Chevrolet’s roots in open-wheel racing run deep. Louis Chevrolet, co-founder and namesake of the Chevrolet Motor Co., competed at Indianapolis Motor Speedway in 1909. A gifted engineer and talented race car driver, the Swiss-born Chevrolet organized the car company that bore his name with partner William Durant in 1911. Louis Chevrolet raced in the Indianapolis 500 four times, with a best finish of seventh in 1919. He prepared the cars driven to victory by his brother Gaston in 1920 and by Tommy Milton in 1921.
As an engine manufacturer, Chevrolet has competed in major open-wheel racing series in two eras. In 1986 through 1993, Chevy participated in CART and USAC-sanctioned events with turbocharged 2.65-liter Chevy Indy V-8 engines. Chevrolet returned to open-wheel competition in the IRL IndyCar Series in 2002 with a naturally aspirated 3.5-liter powerplant. Chevy Indy V-8 engines have won a total of 104 CART and IRL races, including seven Indianapolis 500 victories.
Chevy was well represented in Indy-style racing by independent teams that campaigned stock-block V-8 and V-6 engines in the ’70s and ’80s. On Oct. 15, 1984, Chevy officially became a force in open-wheel racing with the announcement of a new, purpose-built Chevrolet Indy racing engine.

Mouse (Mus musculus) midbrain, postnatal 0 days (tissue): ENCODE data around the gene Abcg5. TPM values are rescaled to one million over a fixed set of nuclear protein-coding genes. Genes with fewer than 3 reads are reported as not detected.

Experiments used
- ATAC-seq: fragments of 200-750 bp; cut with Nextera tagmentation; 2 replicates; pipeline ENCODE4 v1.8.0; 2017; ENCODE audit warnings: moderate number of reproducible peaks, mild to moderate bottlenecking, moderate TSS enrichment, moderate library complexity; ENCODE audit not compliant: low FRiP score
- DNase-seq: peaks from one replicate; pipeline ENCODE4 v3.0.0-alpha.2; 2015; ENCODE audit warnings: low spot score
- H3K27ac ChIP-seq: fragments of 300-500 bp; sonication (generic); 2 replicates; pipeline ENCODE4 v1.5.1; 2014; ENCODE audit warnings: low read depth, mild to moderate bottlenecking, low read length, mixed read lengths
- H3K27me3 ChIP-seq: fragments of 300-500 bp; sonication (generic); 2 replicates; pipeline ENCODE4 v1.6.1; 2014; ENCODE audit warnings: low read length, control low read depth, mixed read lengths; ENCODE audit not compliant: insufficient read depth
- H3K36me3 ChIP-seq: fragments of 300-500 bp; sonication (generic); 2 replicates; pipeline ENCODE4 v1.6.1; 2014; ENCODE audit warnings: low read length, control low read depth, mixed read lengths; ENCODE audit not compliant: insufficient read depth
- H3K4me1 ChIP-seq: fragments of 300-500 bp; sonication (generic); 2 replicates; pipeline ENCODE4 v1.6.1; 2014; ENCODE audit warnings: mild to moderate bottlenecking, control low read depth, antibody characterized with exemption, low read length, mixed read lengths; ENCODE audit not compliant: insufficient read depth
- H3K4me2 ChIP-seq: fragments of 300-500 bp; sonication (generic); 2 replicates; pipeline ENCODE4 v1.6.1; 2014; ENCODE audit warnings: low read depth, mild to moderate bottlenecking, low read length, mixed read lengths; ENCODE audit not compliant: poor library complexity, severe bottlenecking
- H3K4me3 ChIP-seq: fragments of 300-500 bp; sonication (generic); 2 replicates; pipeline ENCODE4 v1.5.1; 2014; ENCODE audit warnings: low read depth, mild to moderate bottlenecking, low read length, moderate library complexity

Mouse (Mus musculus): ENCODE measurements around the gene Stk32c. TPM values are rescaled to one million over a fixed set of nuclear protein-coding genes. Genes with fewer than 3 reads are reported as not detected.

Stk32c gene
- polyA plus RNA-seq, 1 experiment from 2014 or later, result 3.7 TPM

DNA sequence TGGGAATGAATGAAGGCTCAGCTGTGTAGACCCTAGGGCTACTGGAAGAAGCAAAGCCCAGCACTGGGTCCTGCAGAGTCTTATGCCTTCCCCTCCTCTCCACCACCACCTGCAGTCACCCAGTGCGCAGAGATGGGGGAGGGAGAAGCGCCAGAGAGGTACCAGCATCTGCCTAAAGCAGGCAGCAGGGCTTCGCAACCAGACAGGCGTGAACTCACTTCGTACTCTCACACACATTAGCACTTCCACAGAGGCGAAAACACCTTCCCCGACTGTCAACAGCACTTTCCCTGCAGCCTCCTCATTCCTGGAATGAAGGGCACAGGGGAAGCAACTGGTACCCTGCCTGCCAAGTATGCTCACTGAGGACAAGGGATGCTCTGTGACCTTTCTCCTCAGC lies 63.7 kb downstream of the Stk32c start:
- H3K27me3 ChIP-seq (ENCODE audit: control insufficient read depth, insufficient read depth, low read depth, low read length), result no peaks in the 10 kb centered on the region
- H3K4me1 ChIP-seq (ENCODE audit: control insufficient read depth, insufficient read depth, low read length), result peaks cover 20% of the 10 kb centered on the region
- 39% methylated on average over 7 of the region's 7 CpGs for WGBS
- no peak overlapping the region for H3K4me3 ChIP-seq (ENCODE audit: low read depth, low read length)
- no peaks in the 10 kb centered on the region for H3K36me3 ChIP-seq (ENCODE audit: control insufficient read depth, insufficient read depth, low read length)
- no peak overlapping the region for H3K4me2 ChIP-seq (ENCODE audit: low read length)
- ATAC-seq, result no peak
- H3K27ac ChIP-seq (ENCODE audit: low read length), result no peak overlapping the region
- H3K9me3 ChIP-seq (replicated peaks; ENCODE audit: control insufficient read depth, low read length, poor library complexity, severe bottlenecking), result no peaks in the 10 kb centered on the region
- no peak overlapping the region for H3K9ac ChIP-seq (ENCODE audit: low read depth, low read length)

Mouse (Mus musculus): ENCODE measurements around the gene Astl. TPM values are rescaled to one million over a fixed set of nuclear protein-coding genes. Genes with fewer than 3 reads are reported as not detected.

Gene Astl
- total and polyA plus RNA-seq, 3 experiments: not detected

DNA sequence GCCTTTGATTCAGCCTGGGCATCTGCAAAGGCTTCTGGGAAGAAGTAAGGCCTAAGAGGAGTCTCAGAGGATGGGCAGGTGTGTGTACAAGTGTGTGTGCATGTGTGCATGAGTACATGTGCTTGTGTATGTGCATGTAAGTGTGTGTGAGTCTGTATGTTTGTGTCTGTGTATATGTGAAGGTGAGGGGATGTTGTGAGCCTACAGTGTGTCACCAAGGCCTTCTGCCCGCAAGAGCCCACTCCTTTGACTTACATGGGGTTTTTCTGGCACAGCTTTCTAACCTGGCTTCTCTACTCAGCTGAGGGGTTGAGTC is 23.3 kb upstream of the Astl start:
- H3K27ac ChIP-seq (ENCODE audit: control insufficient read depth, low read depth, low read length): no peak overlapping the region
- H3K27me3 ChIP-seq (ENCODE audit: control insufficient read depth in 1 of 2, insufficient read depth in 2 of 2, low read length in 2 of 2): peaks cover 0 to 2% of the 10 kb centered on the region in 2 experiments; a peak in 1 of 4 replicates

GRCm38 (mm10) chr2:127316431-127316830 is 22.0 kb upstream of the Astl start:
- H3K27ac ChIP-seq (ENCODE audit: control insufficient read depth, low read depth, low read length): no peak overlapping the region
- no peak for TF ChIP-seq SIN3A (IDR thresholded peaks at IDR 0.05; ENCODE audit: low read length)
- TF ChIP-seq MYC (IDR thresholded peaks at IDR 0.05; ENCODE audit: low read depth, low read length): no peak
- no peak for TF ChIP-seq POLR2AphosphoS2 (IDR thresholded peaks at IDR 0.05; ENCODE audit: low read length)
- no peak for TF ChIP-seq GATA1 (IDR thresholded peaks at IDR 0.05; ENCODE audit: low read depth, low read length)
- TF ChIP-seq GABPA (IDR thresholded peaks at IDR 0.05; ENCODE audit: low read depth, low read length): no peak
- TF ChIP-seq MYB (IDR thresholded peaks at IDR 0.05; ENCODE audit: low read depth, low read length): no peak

The first Chevy Indy V-8 was a 2.65-liter turbocharged, methanol-burning V-8 with dual overhead camshafts and four valves per cylinder. The Chevy Indy V-8 made its competition debut in Phoenix on April 6, 1986. It subsequently became the dominant powerplant in Indy car competition, powering 11 drivers to a total of 86 victories in 1987-93. Chevrolet powered the winning driver in the Indianapolis 500 six straight years, and Chevrolet drivers won the PPG Indy Car World Series championship five consecutive seasons. Chevy enjoyed perfect seasons in 1990 and 1991, winning every race on the Indy car circuit. Eleven drivers won a total of 86 races with Chevy Indy V-8 engines from 1987-93, led by Emerson Fittipaldi with 18 victories.